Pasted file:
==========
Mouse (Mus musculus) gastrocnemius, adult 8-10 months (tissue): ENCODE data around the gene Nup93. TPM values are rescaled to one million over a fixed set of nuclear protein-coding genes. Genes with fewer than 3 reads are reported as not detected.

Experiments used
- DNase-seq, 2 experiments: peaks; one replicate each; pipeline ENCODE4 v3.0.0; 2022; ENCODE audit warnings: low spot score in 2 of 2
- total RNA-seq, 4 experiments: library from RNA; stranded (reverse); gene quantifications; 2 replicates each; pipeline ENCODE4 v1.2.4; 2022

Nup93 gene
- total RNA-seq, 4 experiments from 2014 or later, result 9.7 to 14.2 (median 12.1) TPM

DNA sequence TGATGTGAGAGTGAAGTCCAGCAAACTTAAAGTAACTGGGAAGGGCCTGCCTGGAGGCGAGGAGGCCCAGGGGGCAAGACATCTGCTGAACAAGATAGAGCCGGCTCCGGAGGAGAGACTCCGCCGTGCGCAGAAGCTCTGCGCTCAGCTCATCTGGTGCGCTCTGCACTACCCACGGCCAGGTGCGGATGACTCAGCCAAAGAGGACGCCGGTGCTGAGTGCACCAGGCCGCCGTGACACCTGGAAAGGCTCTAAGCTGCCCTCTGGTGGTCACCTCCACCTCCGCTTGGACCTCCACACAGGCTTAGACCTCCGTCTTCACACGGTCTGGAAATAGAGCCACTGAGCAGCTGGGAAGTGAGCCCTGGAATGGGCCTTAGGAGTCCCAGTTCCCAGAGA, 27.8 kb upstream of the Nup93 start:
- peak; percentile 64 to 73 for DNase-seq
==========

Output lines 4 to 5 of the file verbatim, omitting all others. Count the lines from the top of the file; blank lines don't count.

- total RNA-seq, 4 experiments: library from RNA; stranded (reverse); gene quantifications; 2 replicates each; pipeline ENCODE4 v1.2.4; 2022

Nup93 gene